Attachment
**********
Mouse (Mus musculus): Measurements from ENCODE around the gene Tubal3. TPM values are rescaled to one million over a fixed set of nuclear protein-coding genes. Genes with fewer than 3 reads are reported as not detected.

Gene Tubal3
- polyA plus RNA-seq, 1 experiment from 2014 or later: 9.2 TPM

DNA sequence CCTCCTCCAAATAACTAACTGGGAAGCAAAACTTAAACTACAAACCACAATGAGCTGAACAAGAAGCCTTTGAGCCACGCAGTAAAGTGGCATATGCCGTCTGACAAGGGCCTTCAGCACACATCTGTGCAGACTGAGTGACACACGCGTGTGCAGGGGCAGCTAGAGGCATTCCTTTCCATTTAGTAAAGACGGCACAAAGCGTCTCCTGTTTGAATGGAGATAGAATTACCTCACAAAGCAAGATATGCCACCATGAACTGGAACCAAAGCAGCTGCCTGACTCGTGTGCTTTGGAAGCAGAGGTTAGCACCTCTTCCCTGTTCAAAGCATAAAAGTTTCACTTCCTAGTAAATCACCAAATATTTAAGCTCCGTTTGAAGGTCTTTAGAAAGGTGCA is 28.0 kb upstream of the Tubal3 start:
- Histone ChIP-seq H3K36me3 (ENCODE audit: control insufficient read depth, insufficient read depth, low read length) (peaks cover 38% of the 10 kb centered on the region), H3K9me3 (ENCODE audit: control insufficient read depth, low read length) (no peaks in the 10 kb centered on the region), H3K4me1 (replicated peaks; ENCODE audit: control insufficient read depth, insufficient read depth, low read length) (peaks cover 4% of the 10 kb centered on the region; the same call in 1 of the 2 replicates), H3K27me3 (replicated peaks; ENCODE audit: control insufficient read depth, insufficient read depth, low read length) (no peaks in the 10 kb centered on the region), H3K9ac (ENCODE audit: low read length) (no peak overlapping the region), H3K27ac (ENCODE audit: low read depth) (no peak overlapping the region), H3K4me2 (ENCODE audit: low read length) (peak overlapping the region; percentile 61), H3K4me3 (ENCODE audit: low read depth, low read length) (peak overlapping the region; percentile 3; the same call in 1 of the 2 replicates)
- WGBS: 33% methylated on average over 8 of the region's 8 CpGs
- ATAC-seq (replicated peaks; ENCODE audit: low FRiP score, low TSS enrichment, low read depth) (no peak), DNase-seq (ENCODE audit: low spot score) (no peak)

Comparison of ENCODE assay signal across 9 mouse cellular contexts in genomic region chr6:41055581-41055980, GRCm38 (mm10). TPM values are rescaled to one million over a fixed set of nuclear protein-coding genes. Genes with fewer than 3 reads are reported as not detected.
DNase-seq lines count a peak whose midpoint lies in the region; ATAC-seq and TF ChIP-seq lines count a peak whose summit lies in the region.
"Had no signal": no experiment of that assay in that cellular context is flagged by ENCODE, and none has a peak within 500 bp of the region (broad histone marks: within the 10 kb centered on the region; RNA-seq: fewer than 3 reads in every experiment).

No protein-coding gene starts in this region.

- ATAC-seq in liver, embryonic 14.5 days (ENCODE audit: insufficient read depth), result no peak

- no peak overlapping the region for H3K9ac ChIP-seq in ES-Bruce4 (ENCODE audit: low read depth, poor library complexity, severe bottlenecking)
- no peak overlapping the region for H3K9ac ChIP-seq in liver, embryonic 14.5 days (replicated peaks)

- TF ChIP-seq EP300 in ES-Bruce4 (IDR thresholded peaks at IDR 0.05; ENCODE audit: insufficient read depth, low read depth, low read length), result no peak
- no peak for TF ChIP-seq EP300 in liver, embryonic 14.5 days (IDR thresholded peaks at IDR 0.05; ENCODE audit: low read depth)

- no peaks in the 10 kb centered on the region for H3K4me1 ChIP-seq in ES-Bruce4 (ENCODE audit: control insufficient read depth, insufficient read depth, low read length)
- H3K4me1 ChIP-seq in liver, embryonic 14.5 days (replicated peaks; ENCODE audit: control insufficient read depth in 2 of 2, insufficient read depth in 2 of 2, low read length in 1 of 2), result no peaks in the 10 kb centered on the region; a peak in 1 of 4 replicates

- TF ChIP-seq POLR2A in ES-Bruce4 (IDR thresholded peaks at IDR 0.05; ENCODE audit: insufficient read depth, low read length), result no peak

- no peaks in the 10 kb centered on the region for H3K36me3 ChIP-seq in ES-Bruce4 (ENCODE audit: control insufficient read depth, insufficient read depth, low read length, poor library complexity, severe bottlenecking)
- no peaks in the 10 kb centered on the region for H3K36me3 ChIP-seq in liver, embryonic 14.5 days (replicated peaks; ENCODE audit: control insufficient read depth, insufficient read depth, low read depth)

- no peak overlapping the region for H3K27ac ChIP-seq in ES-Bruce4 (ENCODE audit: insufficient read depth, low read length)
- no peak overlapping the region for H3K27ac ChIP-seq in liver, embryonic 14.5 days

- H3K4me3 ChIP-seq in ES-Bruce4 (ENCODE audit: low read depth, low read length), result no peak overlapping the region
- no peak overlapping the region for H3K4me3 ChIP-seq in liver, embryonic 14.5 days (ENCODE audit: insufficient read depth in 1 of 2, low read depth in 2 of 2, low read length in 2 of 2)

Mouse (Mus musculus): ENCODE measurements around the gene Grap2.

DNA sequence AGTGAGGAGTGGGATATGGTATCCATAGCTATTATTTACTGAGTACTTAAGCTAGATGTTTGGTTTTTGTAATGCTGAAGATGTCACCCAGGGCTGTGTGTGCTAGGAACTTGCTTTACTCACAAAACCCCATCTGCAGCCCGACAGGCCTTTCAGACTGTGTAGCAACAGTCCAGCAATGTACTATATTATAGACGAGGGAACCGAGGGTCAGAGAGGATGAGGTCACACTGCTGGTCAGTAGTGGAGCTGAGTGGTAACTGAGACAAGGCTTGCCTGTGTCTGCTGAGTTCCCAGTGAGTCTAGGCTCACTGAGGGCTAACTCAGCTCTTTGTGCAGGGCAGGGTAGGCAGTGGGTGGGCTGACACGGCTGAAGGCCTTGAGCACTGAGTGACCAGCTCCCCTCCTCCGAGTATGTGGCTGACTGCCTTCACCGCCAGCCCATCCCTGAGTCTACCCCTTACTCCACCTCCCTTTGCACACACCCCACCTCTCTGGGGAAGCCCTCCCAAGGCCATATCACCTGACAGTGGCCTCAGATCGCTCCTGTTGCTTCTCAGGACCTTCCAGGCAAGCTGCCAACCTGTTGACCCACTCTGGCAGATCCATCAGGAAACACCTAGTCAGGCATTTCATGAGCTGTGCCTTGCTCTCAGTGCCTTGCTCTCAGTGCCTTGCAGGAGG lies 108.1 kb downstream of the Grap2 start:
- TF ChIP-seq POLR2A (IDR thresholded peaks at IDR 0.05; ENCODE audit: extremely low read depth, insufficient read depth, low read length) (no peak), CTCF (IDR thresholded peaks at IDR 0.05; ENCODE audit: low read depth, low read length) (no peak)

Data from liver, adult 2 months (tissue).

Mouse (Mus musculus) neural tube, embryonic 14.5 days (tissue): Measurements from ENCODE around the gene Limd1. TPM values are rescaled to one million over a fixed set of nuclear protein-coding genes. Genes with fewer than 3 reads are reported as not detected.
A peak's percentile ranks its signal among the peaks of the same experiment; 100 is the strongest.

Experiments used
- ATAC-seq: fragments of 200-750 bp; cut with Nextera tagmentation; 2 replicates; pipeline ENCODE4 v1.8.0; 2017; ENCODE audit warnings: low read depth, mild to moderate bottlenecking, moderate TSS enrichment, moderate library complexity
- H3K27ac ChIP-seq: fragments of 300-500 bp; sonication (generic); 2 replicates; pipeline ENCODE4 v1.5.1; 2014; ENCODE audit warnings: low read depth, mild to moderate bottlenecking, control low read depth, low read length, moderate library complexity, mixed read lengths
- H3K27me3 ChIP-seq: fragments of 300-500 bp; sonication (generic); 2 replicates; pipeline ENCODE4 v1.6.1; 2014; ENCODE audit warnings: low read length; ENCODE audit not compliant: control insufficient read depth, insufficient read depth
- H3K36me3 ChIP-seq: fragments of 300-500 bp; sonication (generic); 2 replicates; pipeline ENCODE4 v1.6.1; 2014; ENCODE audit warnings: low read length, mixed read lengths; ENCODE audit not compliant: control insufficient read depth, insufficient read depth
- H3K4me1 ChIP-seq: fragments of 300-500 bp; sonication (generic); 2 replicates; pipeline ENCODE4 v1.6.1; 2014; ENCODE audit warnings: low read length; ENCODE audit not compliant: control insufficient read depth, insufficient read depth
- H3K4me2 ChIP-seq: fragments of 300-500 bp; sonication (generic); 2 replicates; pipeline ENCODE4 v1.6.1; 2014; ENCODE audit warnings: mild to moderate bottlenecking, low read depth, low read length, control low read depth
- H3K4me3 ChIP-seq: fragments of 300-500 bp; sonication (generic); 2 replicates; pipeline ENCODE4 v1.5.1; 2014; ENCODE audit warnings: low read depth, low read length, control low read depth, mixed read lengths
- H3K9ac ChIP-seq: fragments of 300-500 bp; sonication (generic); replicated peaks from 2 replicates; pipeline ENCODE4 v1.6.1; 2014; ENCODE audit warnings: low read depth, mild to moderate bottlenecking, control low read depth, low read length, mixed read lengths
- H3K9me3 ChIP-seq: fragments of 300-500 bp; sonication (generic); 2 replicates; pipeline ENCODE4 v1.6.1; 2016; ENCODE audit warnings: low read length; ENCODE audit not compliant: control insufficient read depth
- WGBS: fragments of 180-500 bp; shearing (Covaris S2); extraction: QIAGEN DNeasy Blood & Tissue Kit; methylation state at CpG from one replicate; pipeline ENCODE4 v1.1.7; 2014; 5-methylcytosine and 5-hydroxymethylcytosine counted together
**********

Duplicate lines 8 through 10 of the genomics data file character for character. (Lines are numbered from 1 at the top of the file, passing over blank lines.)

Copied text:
Comparison of ENCODE assay signal across 9 mouse cellular contexts in genomic region chr6:41055581-41055980, GRCm38 (mm10). TPM values are rescaled to one million over a fixed set of nuclear protein-coding genes. Genes with fewer than 3 reads are reported as not detected.
DNase-seq lines count a peak whose midpoint lies in the region; ATAC-seq and TF ChIP-seq lines count a peak whose summit lies in the region.
"Had no signal": no experiment of that assay in that cellular context is flagged by ENCODE, and none has a peak within 500 bp of the region (broad histone marks: within the 10 kb centered on the region; RNA-seq: fewer than 3 reads in every experiment).